That said, I do feel that you need to have a script that articulates what you’re looking to say and you certainly should be very aware of what you’re going for and believe 100% in that initial vision. But once you get going, be prepared to get out of your own head, let go of the expectations and go with the flow. The spirit of the movie will take care of the rest. 

Body Count Rising: What advice would you give to an aspiring horror filmmaker? 

Richard Anasky: For starters I guess I’d say to approach it from the right place, meaning write and create the film for yourself and for the love of doing it. Getting wrapped up in thinking about money or fame is a sure recipe for disappointment. I think it’s best to approach any art form from that pure place of just needing to do it. Beyond that, I’d advise them to keep their cast small and to take the time required to find an open-minded and preferably optimistic/upbeat troupe of real actors who possess a true passion and respect for their craft and the indie filmmaking process. Making independent film requires a real team effort, so finding actors who can adopt the team concept and thrive in it are essential even if it requires being patient and delaying the start of a project until the right actors are located. There’s nothing more important than surrounding yourself with a group you can count on, so if they’re finding folks who weren’t keeping up or are tough to get in contact with, then it’s best to cut the ties with them long before the camera rolls. Any sign of unreliability should be seen as a red flag and a universal nudge to find someone better suited to the project.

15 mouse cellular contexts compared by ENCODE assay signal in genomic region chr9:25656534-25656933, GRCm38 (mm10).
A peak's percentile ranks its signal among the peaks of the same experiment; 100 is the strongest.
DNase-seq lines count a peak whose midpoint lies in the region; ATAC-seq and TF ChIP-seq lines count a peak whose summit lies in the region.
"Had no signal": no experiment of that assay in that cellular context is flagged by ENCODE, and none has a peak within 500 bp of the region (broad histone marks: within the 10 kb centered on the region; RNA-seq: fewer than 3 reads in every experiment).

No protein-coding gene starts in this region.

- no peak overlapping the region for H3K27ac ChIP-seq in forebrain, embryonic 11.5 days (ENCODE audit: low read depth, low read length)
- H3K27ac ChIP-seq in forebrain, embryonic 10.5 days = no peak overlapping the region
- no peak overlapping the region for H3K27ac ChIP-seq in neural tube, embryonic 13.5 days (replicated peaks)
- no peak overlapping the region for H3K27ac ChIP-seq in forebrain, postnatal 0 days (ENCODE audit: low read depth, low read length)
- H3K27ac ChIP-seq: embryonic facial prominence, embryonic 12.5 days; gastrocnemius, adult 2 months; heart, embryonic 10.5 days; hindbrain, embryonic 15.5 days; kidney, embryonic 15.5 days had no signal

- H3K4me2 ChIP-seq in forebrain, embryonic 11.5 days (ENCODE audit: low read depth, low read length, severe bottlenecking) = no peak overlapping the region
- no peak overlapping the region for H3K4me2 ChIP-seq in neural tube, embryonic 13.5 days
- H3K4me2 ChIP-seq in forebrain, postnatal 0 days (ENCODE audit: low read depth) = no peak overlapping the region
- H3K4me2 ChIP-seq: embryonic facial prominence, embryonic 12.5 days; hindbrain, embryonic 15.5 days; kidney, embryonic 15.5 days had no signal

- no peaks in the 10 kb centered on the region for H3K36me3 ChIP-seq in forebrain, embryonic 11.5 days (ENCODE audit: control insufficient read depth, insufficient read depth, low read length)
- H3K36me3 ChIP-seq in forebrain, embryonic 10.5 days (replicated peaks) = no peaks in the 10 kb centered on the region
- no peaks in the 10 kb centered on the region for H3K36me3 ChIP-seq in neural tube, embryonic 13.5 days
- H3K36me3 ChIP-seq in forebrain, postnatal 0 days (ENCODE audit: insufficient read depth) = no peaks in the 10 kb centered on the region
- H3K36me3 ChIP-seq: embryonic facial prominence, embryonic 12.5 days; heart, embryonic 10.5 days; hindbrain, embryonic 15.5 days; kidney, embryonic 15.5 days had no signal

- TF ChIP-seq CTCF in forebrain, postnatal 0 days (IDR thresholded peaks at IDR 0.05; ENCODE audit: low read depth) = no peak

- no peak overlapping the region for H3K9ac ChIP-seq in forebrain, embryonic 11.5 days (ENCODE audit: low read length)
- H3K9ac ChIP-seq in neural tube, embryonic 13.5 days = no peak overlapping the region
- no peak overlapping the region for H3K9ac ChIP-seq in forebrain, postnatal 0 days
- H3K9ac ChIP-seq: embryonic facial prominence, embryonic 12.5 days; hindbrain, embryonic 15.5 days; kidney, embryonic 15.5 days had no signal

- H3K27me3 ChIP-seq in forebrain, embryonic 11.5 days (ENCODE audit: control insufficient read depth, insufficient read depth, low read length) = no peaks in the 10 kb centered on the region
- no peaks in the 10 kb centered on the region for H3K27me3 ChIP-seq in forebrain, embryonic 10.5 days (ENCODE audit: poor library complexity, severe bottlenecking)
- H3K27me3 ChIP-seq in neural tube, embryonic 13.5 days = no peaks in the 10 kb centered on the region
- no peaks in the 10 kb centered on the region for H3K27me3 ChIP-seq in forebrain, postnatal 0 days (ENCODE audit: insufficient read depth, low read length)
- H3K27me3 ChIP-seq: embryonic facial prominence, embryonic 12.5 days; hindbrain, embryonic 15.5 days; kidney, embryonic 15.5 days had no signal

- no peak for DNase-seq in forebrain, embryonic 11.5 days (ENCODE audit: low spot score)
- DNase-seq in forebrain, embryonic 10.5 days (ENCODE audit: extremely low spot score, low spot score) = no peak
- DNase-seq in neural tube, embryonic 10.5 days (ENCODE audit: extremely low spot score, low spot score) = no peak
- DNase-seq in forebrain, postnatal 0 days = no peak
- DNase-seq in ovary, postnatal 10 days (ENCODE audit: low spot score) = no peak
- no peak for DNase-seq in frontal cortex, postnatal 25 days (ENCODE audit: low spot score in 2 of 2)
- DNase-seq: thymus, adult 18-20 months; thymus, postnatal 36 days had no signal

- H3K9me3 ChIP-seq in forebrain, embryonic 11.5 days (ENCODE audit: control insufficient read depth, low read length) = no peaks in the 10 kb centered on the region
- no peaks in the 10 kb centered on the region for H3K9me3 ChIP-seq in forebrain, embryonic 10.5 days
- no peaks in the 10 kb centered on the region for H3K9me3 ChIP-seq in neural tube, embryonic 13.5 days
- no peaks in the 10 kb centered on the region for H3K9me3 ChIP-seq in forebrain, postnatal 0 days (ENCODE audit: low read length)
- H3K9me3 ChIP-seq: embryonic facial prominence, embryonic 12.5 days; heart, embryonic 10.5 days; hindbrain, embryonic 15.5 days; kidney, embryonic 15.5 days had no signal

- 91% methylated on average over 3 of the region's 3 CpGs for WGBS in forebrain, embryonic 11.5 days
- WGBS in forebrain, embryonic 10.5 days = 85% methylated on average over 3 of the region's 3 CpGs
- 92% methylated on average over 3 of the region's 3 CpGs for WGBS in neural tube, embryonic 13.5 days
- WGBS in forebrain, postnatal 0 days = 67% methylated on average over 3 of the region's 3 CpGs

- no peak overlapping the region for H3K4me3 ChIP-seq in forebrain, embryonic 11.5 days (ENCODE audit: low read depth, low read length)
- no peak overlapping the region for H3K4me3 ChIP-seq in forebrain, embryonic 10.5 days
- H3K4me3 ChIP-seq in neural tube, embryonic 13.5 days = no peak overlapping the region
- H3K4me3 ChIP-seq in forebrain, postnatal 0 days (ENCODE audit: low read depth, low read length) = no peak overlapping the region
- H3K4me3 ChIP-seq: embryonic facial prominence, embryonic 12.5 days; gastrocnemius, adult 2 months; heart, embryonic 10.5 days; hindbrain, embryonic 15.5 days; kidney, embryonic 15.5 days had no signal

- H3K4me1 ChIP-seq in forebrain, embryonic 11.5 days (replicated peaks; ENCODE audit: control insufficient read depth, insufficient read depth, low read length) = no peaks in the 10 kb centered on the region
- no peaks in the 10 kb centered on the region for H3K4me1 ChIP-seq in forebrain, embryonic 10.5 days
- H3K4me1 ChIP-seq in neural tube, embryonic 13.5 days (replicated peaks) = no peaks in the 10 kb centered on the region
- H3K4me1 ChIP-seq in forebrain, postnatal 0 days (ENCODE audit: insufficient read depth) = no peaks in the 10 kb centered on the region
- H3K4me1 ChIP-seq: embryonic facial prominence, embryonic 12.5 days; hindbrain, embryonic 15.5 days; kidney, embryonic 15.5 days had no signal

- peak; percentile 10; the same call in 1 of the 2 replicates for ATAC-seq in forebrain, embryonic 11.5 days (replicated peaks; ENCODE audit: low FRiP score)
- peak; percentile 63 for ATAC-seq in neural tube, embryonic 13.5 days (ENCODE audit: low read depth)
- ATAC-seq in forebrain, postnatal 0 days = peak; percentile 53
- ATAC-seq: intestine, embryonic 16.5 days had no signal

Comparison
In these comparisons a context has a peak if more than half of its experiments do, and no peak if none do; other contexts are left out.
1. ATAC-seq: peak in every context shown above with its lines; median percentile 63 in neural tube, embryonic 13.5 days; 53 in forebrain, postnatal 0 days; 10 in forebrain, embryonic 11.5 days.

Next up I’d encourage them to just make the best movie they can with whatever they currently have access to as it’s WAY too easy to get hung up on what you don’t have in regards to money, the latest technology or whatever else. It’s better to just be satisfied with where you are in the moment and to just toss caution to the wind and GO for it. To be an artist and take creative chances, no matter how outlandish, experiment and not be afraid of making ‘mistakes’ because it’s all part of a learning process. I’d also say to shake off any advice that encourages conformity. Individual self-expression is a beautiful thing and it should be embraced. It’s always better to find your own unique style and to stand out from the crowd. People will either like what you do or they won’t and it does no good to be attached any particular outcomes regarding the film as it’ll take you out of the moment and negatively impact how you go about things. I’d definitely advise the aspiring horror filmmaker to be true to themselves (and their film) and to just let the rest take care of itself.

Last up I guess I’d remind them to keep it all in perspective. I’d tell them not to take it all so seriously. It’s best to just go wild and have fun creating the craziest, most imaginative little horror movie they can conjure up. Making independent horror films can and should be an amazing experience for everyone involved. It should be enjoyed to the fullest! The film will be what the film will be, but the experience of making it should be amazing. 

View Richard Anasky’s current projects on IMDb or you may
 reach him via Facebook.